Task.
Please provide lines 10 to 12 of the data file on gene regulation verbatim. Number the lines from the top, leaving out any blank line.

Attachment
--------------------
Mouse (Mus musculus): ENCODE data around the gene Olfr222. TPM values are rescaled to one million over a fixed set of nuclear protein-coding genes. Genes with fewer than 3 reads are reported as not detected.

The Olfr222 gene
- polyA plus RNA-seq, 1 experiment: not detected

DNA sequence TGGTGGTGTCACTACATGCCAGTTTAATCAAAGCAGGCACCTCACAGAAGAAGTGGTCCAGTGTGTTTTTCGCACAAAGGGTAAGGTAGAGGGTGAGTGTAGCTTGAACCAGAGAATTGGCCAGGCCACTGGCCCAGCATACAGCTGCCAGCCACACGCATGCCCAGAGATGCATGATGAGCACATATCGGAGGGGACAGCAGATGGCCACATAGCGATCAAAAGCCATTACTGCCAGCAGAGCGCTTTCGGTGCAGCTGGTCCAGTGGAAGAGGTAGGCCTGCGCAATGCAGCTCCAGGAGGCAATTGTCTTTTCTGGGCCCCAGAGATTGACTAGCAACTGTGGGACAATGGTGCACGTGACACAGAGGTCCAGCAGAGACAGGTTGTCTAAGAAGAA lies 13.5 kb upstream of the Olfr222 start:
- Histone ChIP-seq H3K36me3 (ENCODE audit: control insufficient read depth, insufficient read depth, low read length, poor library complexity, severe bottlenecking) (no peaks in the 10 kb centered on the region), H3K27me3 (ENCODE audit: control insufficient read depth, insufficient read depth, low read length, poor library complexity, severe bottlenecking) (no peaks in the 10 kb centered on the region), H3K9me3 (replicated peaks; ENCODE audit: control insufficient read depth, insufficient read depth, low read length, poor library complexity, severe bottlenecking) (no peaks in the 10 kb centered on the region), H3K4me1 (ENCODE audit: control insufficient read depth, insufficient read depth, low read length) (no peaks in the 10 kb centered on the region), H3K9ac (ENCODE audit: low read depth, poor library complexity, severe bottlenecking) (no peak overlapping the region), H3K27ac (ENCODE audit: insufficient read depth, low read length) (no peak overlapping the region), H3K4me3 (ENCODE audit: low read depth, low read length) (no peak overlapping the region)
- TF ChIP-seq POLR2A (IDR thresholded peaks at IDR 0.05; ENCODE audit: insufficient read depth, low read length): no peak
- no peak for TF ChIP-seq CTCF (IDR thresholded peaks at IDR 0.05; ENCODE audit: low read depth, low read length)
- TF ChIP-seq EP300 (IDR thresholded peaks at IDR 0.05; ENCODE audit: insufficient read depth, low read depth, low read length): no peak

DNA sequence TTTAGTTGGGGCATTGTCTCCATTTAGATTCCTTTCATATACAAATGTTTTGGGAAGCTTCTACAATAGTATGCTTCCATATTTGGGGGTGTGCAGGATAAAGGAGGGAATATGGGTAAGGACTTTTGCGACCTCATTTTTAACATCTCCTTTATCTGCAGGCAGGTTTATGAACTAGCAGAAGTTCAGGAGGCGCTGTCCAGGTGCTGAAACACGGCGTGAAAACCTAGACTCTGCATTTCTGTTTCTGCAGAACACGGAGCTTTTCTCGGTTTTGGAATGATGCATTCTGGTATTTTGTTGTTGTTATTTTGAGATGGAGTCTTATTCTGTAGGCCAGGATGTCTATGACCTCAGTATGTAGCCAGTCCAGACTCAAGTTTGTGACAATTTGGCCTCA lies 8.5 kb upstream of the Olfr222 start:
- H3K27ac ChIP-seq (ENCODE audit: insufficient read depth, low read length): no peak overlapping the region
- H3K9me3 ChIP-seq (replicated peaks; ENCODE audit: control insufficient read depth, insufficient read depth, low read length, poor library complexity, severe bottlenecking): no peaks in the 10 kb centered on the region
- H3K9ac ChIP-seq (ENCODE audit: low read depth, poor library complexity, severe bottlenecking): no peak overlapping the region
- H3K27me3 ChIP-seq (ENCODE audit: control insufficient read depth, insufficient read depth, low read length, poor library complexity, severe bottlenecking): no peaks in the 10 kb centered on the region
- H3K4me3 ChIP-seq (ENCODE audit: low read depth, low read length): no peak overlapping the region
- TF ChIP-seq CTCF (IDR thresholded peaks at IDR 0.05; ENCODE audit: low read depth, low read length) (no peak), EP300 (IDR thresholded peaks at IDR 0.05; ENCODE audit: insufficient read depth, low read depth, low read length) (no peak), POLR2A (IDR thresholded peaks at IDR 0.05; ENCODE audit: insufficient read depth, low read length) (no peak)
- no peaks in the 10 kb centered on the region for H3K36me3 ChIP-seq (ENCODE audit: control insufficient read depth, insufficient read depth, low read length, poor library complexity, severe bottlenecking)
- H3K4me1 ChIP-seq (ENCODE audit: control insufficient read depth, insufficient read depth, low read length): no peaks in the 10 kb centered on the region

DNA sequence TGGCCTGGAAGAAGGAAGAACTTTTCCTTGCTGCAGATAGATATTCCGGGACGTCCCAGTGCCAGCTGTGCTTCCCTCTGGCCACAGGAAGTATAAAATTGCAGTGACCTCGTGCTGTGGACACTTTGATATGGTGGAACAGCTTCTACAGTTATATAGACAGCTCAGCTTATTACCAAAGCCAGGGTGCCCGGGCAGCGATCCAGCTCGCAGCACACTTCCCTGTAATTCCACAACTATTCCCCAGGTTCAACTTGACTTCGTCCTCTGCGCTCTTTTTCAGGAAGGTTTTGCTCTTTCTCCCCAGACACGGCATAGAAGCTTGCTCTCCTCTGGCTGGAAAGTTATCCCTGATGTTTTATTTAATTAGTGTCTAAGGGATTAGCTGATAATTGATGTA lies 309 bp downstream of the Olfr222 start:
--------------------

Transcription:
- H3K27ac ChIP-seq (ENCODE audit: insufficient read depth, low read length): no peak overlapping the region
- H3K9me3 ChIP-seq (replicated peaks; ENCODE audit: control insufficient read depth, insufficient read depth, low read length, poor library complexity, severe bottlenecking): no peaks in the 10 kb centered on the region
- H3K9ac ChIP-seq (ENCODE audit: low read depth, poor library complexity, severe bottlenecking): no peak overlapping the region